Now before you decide to forsake your traditional currency, I’d be remiss if I failed to mention the few drawbacks to using the digital currency. The first point of caution is the tendency for the value of Bitcoin to fluctuate in the short term. Case in point, Bitcoin reached over 1100 USD in late 2013 but then spent years in decline, ultimately bottoming out at 200 USD in the middle of 2015. Another concern relates to the longevity of Bitcoin. Though Bitcoin was the first to capitalize on blockchain technology, there have been several competitors that have expanded upon the features of the original cryptocurrency. And just as the price of Bitcoin has increased over the last month, so has its chief competition, Ethereum.
So where do non-governmental organizations (NGOs) figure into the Bitcoin world? As not-for-profit organizations, many NGOs spend a considerable amount of time and energy raising funds to support their cause. But with an unpredictable global economy and declines in donor funding, it’s vital that an organization be able to procure financial resources thus ensuring its sustainability. Considering that today’s society largely interacts in a digital world, cryptocurrency is a logical, innovative strategy to generate funds for nonprofit organizations.
With transactions happening in real-time, Bitcoin allows local charities to create a truly global campaign without the transaction fees that often accompany online donations. Organizations like the Human Rights Foundation already use Bitcoin to raise funds, with the following message being found on the organization’s donation page:
Human Rights Foundation only accepting Bitcoin donations because we care about our donors privacy and making sure that governments, government agencies other secret services can’t gain access to the funds.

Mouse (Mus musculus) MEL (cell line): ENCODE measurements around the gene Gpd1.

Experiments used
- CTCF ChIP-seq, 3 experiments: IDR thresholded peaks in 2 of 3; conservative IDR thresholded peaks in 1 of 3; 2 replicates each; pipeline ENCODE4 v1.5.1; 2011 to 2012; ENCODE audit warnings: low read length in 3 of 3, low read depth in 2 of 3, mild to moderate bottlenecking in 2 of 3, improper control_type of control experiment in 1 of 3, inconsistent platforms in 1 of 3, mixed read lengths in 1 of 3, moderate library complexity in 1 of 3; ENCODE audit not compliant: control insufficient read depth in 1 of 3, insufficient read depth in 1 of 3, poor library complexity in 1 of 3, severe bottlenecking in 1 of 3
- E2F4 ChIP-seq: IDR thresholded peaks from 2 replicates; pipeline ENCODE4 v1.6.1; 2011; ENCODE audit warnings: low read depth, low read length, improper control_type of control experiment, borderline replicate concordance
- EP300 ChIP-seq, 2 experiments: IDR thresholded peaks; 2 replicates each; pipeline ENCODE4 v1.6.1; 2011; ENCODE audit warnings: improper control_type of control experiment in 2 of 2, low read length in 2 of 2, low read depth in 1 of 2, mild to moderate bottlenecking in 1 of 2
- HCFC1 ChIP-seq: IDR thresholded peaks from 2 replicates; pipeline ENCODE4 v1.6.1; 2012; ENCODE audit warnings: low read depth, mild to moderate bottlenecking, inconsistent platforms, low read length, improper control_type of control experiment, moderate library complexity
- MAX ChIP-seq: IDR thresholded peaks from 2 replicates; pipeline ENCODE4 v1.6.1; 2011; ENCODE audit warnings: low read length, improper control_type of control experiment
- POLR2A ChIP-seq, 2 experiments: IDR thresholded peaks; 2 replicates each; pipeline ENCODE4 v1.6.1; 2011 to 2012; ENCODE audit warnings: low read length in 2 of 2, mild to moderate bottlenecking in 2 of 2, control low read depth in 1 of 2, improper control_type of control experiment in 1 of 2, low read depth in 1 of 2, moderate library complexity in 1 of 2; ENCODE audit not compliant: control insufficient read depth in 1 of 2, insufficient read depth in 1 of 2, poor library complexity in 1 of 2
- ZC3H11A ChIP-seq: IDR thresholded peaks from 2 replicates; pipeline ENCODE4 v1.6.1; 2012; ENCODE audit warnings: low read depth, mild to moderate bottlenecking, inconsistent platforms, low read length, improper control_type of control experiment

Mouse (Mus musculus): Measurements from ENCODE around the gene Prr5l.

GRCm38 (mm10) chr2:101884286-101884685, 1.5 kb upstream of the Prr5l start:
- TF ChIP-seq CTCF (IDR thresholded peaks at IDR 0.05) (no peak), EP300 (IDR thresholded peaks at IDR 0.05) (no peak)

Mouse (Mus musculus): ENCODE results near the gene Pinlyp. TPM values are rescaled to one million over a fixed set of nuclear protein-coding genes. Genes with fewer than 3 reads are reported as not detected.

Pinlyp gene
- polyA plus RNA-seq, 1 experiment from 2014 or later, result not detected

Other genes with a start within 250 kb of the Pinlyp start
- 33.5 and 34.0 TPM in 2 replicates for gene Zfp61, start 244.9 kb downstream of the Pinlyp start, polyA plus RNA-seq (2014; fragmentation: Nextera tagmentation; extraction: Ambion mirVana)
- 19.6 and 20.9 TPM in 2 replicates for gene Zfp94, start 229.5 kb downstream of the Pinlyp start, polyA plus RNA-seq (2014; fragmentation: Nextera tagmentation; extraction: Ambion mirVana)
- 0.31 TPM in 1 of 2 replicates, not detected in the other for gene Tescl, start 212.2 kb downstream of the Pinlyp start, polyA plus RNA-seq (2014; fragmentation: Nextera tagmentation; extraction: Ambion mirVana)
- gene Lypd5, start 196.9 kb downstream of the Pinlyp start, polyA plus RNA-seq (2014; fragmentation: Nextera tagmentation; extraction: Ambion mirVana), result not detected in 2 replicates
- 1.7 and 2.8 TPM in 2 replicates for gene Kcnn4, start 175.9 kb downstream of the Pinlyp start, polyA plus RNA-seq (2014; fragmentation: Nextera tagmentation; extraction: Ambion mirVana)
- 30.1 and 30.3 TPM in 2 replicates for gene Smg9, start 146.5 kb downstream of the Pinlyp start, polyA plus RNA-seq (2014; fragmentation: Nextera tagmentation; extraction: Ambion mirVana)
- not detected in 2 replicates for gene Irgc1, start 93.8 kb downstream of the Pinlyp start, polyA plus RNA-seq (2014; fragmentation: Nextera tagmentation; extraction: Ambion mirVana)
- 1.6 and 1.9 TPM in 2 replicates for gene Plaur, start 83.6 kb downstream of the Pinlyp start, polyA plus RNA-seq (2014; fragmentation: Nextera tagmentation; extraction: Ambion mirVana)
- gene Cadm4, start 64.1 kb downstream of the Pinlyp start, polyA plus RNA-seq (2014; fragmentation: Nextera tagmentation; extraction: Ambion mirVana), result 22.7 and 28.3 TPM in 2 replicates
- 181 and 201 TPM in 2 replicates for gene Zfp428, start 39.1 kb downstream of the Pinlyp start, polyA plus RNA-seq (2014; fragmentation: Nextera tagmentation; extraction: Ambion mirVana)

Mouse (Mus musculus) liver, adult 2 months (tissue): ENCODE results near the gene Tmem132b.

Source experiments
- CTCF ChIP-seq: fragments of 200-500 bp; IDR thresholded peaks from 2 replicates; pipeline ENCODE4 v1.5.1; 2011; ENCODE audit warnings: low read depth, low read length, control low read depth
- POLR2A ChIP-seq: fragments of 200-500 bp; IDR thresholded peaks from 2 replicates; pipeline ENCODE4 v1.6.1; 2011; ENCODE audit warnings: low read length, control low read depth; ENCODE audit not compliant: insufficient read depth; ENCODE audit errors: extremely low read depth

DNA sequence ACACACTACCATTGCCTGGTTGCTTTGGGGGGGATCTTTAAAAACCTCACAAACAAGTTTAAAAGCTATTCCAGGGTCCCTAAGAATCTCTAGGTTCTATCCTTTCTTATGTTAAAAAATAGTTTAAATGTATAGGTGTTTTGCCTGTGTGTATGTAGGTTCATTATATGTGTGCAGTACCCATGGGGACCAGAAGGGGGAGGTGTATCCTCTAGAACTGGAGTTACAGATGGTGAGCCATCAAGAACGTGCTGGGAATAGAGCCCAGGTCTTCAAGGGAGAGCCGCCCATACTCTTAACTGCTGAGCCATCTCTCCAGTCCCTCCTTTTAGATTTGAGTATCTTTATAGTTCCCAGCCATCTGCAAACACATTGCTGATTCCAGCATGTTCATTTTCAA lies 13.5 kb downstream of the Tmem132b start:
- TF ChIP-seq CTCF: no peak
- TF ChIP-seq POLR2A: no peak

We all have already seen in the past that some governments forced payment processors such as Visa and PayPal to block the public from financing organizations like WikiLeaks.”
Offering an alternative system not tied to a political system or ideologies can be a huge benefit for NGOs, especially if serving regions of geopolitical instability. Furthermore, Bitcoin almost becomes essential to developing economies in need of capital. Even the farmer in the middle of sub-Saharan Africa is able to access the internet via a cell phone. Using the power of the internet, Bitcoin makes getting those financial resources to the individuals its intended to for much easier and convenient.
So as NGOs continue to search for the means to continue their humanitarian efforts, using a cryptocurrency like Bitcoin as a form of funding is definitely worth considering. And who knows, maybe those 10 bitcoins could be the $20,000 needed to bring clean and safe drinking water to a community in India, provide healthcare to the people of Ethiopia, or build a school for a village in Cambodia.
Interested in learning more about Bitcoin and cryptocurrency? Check out the links below:
How Bitcoin Works http://money.howstuffworks.com/bitcoin.htm